This court can conceive no significant factual distinction between Meza, Wilcox, Miller, Dowell, and Newman. In the first four cases there was evidence tending to show an original motivation for the disappearance. Though there was in Newman no evidence of any preexisting motivation, there was proof of continued life after disappearance, showing that the wage earner had, in fact, deserted his family.

The distinction, if any, between those cases must lie in a difference in the interpretation of the regulation by the various courts. Meza and Newman hold the original disappearance, coupled with proof that no trace of the individual has been discovered for seven years thereafter, raises the presumption of death, which can be overcome only by some evidence that life did continue following the initial disappearance. Wilcox recognized that the presumption did arise, but held that evidence indicative of motivation to flee at the time of disappearance might sufficiently show an "explanation" for continued absence. It is not clear that the courts in either Miller or Dowell considered that the presumption ever had been raised. In fact, it seems that those opinions must be construed as indicative of the courts' view that evidence of possible motivation explained the initial disappearance and precluded the presumption of death arising. Any other construction of those opinions would present a paradox of the courts' holding that the evidence of disappearance, and continued absence for seven years, would at once raise the presumption of death and, in the same breath, support an inference of explanation rebutting the presumption.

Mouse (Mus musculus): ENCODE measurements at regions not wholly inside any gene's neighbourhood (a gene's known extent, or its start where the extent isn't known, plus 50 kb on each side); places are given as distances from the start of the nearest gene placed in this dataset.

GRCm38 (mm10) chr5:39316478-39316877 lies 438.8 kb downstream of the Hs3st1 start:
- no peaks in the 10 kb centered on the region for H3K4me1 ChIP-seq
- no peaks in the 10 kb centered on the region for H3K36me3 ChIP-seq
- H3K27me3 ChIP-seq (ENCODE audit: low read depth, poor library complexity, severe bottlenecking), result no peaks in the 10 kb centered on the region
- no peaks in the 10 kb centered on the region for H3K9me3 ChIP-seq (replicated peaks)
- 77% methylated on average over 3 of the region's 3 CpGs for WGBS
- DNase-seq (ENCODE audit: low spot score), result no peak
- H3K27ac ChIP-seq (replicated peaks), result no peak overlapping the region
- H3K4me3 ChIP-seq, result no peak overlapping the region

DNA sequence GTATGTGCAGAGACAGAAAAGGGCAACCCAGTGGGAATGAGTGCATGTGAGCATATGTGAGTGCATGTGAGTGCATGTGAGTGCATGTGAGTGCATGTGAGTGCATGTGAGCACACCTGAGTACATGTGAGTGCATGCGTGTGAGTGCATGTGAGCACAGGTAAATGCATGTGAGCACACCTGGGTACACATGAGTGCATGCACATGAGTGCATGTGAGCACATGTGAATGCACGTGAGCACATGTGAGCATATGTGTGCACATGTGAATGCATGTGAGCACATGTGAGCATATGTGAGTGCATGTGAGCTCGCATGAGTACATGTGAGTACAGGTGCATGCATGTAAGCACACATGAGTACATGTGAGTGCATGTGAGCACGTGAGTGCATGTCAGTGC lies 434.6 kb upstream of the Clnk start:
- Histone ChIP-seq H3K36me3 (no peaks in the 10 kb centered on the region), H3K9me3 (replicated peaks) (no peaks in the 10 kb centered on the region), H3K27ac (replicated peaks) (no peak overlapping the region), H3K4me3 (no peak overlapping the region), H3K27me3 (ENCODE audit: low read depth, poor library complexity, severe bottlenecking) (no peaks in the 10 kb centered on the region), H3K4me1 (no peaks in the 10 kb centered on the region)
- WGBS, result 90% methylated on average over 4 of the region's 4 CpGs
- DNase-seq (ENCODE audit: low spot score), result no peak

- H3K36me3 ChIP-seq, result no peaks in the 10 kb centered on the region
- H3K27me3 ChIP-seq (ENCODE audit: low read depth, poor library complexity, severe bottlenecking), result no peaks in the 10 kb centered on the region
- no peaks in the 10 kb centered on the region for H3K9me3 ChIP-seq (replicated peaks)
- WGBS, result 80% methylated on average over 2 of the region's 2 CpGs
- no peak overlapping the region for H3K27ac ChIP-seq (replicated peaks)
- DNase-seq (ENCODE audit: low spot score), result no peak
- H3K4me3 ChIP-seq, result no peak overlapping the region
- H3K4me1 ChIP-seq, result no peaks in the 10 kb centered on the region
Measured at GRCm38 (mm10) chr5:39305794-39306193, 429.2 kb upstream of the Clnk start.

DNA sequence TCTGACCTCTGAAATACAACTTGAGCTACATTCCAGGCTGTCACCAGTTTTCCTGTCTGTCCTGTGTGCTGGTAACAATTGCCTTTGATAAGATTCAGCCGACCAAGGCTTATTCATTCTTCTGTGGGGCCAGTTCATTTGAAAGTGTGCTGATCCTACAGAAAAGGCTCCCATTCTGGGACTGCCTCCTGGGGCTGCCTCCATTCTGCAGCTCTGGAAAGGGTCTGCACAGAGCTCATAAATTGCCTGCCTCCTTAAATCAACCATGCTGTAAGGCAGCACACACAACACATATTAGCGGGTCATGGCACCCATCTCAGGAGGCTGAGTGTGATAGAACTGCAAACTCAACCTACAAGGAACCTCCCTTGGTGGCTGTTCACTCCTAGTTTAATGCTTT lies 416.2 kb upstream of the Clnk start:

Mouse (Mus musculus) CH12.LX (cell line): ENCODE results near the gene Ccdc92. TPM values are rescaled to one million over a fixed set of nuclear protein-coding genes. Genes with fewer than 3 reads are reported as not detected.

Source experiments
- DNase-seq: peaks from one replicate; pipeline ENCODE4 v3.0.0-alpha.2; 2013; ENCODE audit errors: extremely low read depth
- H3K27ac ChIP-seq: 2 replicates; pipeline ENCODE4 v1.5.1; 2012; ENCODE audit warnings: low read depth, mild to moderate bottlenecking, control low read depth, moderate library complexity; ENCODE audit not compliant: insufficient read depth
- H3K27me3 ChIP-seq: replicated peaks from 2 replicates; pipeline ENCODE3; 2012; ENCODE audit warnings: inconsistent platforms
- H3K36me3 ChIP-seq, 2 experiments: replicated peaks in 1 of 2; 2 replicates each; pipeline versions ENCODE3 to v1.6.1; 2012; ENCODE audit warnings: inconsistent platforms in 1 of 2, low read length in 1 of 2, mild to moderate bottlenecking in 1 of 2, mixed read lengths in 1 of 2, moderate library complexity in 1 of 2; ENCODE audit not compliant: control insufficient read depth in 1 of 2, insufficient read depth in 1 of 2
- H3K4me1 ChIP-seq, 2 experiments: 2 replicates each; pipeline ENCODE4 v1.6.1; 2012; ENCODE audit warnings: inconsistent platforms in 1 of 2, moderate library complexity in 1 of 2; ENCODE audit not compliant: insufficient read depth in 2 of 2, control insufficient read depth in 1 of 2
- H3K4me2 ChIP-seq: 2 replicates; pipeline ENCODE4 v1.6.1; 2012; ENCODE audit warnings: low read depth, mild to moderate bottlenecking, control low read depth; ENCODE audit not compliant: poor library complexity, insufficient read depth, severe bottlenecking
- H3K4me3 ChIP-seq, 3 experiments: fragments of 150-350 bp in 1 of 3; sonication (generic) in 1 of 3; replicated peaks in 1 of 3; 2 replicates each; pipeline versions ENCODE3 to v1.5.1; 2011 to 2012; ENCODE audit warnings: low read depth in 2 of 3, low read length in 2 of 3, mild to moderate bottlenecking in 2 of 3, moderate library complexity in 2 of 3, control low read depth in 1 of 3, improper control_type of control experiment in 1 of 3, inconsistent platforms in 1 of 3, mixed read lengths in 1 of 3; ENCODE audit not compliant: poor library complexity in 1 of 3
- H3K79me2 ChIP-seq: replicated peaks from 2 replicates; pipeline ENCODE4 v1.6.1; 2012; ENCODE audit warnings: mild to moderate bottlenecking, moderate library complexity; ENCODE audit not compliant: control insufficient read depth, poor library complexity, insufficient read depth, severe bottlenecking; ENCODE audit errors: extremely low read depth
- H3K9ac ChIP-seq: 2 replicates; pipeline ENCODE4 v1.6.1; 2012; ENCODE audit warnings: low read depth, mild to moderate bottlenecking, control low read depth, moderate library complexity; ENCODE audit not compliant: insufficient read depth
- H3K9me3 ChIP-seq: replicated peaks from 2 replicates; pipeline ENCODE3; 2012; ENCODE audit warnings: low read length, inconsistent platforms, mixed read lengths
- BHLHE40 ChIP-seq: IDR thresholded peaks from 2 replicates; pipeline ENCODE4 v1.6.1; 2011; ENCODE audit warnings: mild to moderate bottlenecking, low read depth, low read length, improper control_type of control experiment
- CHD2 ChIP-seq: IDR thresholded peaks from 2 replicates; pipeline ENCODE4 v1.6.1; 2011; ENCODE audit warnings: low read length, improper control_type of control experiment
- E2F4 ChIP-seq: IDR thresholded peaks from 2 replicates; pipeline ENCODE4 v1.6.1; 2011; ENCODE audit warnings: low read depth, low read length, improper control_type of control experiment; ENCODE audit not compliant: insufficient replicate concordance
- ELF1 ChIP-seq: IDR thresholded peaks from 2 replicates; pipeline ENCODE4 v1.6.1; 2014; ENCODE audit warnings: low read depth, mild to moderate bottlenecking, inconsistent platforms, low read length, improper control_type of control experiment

The Secretary's decision in this case rests upon the same paradox. The applicant adduced proof that Ernest Ballard disappeared on November 15, 1958, and that she had not seen or heard from him since that time. That proof was sufficient to raise the presumption of death under the regulation. That presumption must prevail unless rebutted by evidence of continued life of the wage earner.

Review of the entire record has convinced this court that there is no evidence consistent with the proof of continued life for Ballard after November 15, 1958. At best, the uncontradicted evidence, as hereinabove summarized, indicates that there did exist a motive for Ballard's possible desertion of the family on November 15, 1958. There is no evidence of the continued life of Ballard after that date, unless the same evidence of disappearance, which raises the presumption of death, will support an overriding inference of continued life. In the view of this court, the regulation will not permit interpretation which produces such a paradoxical result.

There is simply no evidence in the record to rebut the presumption which would be necessary to sustain the Secretary's decision. Ballard's extended absence appears to be unexplained by any evidence, except that of possible motive for leaving which existed when he disappeared. This is neither the type of explanation contemplated by the regulation nor evidence contrary to the presumption it raises.

It is ordered that the Secretary's motion for summary judgment is denied.

It is further ordered that plaintiff's motion for summary judgment is allowed; judgment is entered setting aside the decision of the Secretary denying the claim for child benefits and directing allowance of such claim as provided by law.